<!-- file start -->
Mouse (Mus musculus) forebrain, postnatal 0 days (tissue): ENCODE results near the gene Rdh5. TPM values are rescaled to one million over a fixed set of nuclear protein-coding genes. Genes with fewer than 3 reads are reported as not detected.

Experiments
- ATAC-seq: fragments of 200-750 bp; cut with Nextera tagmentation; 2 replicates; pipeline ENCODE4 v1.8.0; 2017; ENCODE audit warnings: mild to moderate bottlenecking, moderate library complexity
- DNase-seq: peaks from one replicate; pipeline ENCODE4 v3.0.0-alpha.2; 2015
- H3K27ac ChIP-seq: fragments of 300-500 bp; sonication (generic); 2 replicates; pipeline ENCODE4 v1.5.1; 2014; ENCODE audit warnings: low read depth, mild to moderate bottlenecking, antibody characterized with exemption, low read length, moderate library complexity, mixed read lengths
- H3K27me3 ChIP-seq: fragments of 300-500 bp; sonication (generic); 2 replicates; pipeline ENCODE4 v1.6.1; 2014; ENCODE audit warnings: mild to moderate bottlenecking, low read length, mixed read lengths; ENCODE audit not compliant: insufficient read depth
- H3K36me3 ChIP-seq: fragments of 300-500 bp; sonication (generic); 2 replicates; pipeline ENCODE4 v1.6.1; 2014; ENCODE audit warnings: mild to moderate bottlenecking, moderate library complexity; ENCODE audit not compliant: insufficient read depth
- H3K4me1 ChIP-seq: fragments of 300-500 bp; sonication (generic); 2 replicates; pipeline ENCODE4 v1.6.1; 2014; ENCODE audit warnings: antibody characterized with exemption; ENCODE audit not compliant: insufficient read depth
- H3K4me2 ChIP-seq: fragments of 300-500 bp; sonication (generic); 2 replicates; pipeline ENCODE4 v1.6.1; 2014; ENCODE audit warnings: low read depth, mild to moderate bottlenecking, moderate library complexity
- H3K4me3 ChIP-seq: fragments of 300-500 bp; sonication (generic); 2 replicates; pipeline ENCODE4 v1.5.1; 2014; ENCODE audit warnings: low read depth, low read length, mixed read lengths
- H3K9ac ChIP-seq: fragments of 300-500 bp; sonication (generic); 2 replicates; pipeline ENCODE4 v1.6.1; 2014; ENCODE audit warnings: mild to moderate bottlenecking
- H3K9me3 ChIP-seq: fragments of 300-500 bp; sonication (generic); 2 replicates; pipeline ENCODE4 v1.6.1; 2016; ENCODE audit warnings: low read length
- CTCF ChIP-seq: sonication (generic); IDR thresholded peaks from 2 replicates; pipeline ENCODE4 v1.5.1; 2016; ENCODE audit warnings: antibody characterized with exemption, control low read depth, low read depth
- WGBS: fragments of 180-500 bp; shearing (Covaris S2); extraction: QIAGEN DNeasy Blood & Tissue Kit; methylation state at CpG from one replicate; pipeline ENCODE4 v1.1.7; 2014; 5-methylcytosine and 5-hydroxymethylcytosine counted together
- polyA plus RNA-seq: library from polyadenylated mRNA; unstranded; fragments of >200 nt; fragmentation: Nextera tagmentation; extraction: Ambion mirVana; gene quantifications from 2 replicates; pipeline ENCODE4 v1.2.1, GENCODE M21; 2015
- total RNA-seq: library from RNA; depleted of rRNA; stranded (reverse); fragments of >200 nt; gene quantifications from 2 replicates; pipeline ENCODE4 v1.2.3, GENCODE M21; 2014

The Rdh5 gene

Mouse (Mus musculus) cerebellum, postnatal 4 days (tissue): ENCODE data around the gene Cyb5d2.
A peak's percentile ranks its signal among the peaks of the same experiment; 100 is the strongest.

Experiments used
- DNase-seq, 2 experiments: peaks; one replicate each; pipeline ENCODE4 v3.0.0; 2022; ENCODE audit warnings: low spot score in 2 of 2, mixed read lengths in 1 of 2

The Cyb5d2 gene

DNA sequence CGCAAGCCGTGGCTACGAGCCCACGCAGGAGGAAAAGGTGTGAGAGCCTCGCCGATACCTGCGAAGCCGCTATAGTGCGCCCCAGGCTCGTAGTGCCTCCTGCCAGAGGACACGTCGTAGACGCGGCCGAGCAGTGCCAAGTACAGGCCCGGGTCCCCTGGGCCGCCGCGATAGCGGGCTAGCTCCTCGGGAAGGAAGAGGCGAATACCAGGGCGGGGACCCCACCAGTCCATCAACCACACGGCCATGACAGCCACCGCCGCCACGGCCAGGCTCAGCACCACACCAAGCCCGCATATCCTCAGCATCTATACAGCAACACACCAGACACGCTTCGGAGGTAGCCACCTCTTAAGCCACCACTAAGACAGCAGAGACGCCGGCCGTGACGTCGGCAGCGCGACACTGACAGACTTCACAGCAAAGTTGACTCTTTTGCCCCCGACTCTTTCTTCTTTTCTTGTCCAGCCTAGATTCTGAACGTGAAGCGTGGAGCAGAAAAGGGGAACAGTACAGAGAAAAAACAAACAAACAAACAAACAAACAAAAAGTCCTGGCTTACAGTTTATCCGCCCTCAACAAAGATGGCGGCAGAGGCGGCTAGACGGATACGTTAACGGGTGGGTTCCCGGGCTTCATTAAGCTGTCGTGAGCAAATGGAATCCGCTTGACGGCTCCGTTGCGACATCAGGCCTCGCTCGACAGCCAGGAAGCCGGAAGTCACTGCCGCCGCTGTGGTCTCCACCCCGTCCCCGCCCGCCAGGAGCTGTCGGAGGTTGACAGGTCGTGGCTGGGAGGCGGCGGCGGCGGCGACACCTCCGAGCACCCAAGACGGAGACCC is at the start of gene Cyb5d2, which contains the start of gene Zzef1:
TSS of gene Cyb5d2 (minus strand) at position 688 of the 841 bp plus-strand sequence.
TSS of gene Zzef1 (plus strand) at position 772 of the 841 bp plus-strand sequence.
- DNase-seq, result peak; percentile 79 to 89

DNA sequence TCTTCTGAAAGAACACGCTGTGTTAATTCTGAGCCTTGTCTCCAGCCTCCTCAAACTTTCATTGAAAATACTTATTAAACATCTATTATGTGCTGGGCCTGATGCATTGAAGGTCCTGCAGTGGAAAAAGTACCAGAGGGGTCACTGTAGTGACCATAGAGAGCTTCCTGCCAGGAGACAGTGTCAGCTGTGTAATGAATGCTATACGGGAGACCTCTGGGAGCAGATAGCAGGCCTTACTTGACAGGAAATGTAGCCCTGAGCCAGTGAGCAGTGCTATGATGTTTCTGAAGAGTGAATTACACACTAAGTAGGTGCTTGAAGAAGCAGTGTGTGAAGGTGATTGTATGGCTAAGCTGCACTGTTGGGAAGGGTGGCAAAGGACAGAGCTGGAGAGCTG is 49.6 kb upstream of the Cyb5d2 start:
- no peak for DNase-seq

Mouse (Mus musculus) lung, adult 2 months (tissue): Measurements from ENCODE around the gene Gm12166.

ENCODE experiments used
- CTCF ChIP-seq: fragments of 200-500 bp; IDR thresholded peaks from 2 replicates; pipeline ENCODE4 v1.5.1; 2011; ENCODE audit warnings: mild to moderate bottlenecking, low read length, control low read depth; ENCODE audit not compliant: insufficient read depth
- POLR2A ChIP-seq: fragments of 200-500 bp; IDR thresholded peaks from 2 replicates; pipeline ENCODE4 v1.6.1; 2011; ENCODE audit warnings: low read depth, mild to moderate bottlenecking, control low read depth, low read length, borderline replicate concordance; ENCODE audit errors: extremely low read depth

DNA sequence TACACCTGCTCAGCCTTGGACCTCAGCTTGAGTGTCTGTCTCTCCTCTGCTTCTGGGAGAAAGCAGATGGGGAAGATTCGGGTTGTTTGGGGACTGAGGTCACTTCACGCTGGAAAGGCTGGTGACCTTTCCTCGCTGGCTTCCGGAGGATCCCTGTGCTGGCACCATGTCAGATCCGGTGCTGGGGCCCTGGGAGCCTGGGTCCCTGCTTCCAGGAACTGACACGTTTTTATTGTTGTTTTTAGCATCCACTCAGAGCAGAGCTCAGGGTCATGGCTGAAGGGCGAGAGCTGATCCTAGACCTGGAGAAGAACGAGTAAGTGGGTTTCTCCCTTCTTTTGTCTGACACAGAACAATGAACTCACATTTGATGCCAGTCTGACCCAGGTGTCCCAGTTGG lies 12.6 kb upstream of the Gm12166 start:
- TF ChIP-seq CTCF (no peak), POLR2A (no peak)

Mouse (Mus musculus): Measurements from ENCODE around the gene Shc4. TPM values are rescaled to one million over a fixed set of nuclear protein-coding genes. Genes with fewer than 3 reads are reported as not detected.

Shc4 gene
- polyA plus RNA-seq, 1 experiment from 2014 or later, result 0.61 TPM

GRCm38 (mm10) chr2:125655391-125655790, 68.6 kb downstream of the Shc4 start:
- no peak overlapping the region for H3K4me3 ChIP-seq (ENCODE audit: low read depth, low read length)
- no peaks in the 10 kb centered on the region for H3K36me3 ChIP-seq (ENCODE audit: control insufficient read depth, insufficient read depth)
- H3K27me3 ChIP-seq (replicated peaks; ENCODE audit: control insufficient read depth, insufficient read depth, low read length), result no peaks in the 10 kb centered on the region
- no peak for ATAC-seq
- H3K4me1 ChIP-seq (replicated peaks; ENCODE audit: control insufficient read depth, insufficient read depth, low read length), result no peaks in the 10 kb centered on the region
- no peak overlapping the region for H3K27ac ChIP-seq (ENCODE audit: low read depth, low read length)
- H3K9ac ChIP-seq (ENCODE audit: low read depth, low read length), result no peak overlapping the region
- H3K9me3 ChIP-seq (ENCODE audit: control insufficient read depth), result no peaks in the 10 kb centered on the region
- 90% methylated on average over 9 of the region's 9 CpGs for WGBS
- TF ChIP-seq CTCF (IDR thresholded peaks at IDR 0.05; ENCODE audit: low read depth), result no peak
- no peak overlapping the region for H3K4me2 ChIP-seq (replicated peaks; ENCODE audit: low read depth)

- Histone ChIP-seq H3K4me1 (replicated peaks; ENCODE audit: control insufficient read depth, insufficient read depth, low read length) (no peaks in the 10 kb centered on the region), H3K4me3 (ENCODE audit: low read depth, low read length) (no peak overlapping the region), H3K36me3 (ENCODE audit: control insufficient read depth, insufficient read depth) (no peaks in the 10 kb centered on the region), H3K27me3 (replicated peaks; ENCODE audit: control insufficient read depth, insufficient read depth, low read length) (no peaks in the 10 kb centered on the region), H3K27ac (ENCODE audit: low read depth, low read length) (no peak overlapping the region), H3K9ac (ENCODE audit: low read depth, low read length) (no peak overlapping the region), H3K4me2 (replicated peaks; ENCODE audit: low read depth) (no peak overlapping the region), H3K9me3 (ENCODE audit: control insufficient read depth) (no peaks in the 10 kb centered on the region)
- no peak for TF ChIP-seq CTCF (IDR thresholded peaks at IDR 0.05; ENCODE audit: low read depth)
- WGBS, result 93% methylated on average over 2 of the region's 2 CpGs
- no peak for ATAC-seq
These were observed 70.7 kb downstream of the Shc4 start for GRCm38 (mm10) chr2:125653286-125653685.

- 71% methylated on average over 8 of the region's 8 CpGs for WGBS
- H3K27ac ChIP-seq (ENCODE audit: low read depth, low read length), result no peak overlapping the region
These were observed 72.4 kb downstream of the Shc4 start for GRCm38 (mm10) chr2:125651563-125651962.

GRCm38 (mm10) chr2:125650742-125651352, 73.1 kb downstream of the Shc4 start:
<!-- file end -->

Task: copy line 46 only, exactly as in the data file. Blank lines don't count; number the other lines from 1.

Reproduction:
- H3K9me3 ChIP-seq (ENCODE audit: control insufficient read depth), result no peaks in the 10 kb centered on the region